A 22 year-old woman is set to go on trial in a UK court next year for procuring drugs for an illegal abortion during the pandemic.
Bethany Cox pleaded not guilty at Teesside Crown Court yesterday to charges of child destruction and procuring her own miscarriage when she was 19 years-old, using the abortion pill misoprostol.
The charges against Cox fall under section 58 of the Offences against the Person Act 1861, which makes it an offence for a woman to unlawfully procure her own abortion in England and Wales. Both charges carry a potential sentence of up to life in prison.
Cox’s supporters and family members filled the court’s public gallery, with some in tears as the charges were read.
Victoria Lamballe, Cox’s barrister, raised concerns during the proceedings that given the nature of the charges, there had not yet been a psychiatric report.
A seven-day trial was provisionally set beginning January 15 next year, giving time to compile a psychiatric report.
Although abortion was technically legalised by Parliament in 1967, the 1861 law was not repealed. That means parts of it still apply – including some circumstances when a woman has an abortion after the 24-week legal limit.
Northern Ireland is the only part of the UK where there is a legal right to abortion under the Human Rights Act after the Northern Ireland Executive Formation Act was passed in 2019.
Cox is the fourth woman in eight months to appear in front of a UK judge on similar charges.
Only three other women have been convicted of carrying out an illegal abortion since the offence of inducing a miscarriage was introduced more than 160 years ago, according to experts.
“It is clear that prosecutors are taking a much more aggressive stand against women with unexplained pregnancy loss or who are suspected of having an illegal abortion”, Jonathan Lord, co-chairman of the Royal College of Obstetricians and Gynaecologists abortion task force told the Times last week.
The number of women and girls facing police investigations in England over abortion laws has increased in recent years, according to Home Office data and campaigners.
Last month, a mother who was jailed for procuring an illegal abortion – also during the Covid-19 pandemic – had her prison sentence reduced by the Court of Appeal.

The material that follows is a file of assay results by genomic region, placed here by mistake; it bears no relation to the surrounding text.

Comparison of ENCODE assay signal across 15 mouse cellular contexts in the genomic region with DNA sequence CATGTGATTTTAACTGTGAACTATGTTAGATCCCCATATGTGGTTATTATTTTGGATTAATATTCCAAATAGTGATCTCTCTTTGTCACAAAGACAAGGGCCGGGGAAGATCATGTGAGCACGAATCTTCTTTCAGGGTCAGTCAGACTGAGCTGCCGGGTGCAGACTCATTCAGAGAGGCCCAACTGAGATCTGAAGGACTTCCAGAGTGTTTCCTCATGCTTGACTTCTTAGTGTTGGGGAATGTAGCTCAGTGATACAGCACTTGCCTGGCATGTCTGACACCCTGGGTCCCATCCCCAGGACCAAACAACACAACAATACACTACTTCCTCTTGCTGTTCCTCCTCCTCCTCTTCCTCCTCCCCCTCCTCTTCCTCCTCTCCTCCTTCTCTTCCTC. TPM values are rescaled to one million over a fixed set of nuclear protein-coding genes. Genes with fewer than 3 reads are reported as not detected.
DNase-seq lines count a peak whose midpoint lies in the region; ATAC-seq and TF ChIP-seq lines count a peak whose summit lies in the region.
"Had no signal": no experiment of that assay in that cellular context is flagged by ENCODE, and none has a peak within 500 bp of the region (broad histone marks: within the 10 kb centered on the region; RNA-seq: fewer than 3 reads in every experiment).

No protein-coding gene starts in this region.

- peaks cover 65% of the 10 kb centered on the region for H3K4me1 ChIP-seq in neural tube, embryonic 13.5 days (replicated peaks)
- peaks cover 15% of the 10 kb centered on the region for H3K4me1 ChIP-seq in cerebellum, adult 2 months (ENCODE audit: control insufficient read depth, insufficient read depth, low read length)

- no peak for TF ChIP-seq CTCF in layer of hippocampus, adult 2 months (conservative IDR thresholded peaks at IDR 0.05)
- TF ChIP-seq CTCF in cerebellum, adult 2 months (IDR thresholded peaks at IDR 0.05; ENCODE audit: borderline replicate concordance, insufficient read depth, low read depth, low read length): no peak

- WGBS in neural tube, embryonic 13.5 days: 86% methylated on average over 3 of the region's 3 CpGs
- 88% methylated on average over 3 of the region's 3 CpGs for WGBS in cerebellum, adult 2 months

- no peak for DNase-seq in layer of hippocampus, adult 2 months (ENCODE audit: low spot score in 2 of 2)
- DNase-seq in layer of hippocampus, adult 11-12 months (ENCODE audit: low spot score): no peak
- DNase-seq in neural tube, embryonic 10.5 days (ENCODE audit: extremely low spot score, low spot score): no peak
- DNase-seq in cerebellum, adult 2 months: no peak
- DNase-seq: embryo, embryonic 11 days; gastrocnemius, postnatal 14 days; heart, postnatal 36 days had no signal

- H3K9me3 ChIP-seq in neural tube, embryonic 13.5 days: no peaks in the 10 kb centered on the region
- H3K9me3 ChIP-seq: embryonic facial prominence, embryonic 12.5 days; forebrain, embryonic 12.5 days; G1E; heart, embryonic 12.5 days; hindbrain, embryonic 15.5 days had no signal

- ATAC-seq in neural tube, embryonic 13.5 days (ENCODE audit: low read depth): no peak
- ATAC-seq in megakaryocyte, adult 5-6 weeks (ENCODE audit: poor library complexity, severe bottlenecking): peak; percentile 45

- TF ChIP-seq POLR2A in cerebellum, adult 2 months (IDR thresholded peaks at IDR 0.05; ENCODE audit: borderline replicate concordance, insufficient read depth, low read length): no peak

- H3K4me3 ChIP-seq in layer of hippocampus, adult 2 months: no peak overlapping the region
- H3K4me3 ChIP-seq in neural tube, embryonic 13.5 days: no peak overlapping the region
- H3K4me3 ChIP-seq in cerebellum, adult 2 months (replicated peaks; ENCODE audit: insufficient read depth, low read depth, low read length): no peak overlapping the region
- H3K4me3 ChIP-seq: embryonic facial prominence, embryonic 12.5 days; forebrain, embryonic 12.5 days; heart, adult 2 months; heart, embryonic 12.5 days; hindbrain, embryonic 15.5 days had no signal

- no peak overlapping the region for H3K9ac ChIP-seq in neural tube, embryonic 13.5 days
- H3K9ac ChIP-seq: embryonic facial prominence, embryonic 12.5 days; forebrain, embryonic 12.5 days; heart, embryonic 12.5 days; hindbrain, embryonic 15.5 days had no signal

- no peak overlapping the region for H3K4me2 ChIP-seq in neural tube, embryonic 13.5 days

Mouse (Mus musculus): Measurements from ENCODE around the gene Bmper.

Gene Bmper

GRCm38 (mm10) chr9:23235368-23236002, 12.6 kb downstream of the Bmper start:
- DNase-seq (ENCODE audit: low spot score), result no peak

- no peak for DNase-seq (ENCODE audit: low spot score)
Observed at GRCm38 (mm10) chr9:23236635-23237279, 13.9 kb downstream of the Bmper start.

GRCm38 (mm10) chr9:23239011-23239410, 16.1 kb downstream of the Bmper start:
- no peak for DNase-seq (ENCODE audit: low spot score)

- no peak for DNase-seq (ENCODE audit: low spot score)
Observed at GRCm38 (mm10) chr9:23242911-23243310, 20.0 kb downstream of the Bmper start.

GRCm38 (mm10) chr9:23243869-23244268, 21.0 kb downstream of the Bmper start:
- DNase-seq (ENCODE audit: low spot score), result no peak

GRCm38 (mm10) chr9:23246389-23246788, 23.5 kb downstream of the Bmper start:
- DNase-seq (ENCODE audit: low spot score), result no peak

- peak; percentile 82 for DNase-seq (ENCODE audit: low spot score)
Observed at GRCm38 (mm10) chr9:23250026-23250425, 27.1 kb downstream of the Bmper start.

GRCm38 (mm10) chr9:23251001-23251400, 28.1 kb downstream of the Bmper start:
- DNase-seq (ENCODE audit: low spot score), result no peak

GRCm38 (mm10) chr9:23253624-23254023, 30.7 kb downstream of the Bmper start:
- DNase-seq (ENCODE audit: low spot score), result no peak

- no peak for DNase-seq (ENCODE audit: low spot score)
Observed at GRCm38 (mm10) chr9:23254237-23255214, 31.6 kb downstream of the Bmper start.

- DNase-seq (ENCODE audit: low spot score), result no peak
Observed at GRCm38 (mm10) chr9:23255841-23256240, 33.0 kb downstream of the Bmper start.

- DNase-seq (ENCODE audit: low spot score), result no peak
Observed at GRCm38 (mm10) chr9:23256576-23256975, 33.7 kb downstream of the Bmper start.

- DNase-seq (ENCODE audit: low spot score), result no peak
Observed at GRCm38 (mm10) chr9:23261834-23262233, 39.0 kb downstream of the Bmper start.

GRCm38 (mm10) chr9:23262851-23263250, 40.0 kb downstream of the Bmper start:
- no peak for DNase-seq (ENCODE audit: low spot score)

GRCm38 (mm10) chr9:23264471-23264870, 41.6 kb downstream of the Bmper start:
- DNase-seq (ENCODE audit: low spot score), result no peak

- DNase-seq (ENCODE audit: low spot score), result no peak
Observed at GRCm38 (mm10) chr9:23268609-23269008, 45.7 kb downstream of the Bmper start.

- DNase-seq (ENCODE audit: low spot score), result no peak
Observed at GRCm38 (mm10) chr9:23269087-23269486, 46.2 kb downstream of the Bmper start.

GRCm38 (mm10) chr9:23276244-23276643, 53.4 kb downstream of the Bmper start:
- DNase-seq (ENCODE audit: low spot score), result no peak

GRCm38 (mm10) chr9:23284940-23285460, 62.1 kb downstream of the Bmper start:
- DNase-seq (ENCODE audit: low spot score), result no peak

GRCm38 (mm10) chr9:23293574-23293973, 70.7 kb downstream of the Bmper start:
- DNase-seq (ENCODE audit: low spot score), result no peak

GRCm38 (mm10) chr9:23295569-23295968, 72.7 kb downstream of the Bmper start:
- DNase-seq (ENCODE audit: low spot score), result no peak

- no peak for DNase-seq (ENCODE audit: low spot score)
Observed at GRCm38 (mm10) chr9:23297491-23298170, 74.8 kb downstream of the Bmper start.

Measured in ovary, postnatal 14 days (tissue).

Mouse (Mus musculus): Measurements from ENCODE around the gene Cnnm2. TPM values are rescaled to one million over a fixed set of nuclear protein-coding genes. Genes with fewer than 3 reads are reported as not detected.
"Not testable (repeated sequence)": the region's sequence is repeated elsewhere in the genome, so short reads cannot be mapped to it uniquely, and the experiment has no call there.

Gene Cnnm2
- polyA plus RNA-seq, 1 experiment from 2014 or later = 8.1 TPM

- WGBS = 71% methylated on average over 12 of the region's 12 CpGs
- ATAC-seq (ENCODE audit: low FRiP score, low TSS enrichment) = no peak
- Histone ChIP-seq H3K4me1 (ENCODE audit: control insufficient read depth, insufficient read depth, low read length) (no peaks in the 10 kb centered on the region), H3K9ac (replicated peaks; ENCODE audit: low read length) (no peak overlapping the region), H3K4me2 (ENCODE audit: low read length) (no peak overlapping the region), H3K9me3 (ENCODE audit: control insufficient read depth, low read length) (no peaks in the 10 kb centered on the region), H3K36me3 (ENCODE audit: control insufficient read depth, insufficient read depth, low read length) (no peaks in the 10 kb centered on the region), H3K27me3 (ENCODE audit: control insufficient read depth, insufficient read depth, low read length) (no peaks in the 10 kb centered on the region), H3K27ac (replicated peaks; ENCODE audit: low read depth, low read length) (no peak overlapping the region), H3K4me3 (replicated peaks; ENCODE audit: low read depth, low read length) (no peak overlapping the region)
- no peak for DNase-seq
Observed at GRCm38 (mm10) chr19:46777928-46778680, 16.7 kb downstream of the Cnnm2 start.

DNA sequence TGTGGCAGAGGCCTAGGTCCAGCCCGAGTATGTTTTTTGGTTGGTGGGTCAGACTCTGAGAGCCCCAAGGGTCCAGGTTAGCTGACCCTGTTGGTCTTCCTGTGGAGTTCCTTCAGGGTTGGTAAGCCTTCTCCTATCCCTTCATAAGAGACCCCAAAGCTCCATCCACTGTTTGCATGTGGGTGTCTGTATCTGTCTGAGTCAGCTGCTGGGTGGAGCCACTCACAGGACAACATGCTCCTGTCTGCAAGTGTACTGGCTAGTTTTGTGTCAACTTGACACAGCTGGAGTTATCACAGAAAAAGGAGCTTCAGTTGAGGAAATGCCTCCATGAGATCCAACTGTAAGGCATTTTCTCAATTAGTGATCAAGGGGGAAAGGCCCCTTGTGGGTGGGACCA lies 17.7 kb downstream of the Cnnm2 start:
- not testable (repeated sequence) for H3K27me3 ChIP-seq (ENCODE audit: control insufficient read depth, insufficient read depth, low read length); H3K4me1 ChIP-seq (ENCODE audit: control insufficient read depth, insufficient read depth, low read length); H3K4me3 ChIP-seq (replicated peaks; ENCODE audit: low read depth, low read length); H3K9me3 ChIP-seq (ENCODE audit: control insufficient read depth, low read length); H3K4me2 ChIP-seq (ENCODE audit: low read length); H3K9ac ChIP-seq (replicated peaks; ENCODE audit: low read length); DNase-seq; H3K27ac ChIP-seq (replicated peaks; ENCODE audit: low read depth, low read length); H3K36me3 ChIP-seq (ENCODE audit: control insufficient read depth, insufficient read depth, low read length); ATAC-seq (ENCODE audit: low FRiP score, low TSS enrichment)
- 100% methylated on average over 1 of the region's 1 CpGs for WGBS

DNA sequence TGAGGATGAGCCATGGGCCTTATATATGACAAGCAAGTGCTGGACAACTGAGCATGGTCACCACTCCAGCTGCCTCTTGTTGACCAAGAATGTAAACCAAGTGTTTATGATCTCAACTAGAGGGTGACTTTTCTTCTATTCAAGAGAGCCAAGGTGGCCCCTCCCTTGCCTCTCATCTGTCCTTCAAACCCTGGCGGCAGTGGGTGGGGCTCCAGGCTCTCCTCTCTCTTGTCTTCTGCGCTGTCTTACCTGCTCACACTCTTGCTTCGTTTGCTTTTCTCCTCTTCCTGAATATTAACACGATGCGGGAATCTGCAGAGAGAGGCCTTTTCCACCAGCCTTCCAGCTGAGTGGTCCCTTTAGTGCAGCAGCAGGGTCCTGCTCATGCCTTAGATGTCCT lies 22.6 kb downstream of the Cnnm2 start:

Three judges ruled that 44 year-old Carla Foster’s original 28-month sentence should be reduced to a 14-month suspended sentence.
Dame Victoria Sharp wrote in the summary judgement for the appeal that it was “a case that calls for compassion, not punishment” and there was “no useful purpose” in detaining the mother of three.
Last December, the Crown Prosecution Service dropped the case against an Oxford mother who was charged with taking misoprostol while pregnant under the same law, a year after successfully delivering her baby via C-section.
The judge had previously told the prosecutors that he was “flabbergasted“ the case was being brought and that “there can be no conceivable public interest in pursuing it”.
In November, 23 year-old Sophie Harvey is due to stand trial with her partner Elliot Benham, also 23, at Gloucester Crown Court. Both have pleaded not guilty to the joint charges which include illegally procuring drugs from India to cause a miscarriage and concealing the birth of a child.
The Crown Prosecution Service has said that although these “exceptionally rare cases are complex and traumatic”, its prosecutors have a duty to ensure the laws set by Parliament are considered and applied.
Caroline Nokes MP, the Conservative chair of the women and equalities committee, said in reaction to the initial sentencing of Foster that there was “a case for Parliament” to start looking at this issue in detail.